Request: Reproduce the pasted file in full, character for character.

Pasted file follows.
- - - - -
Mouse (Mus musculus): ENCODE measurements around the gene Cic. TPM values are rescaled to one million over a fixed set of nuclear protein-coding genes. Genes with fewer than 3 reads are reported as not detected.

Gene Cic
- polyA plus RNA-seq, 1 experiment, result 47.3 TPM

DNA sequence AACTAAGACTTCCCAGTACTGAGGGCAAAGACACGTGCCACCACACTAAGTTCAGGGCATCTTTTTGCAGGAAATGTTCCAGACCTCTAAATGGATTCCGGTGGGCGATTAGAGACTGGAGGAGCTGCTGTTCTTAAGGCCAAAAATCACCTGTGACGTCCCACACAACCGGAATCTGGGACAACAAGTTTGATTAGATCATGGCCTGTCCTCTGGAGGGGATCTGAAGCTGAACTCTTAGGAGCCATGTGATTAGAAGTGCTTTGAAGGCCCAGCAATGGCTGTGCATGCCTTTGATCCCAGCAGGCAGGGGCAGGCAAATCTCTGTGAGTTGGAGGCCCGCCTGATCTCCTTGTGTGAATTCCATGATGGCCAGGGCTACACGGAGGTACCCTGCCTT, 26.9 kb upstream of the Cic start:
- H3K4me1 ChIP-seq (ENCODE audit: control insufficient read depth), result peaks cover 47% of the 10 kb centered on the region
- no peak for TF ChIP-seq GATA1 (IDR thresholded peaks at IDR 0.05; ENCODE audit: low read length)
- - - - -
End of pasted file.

Mouse (Mus musculus): ENCODE measurements around the gene Cic. TPM values are rescaled to one million over a fixed set of nuclear protein-coding genes. Genes with fewer than 3 reads are reported as not detected.

Gene Cic
- polyA plus RNA-seq, 1 experiment, result 47.3 TPM

DNA sequence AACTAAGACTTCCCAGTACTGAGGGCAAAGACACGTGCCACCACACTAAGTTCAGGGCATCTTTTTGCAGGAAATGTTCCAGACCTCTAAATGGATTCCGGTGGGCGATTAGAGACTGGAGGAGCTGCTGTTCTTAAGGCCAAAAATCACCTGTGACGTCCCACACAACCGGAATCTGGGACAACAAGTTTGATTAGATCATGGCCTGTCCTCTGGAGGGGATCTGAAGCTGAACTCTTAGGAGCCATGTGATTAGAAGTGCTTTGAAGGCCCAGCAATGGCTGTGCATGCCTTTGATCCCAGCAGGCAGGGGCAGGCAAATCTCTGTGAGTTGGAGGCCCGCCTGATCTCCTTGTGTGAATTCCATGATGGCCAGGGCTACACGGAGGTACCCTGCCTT, 26.9 kb upstream of the Cic start:
- H3K4me1 ChIP-seq (ENCODE audit: control insufficient read depth), result peaks cover 47% of the 10 kb centered on the region
- no peak for TF ChIP-seq GATA1 (IDR thresholded peaks at IDR 0.05; ENCODE audit: low read length)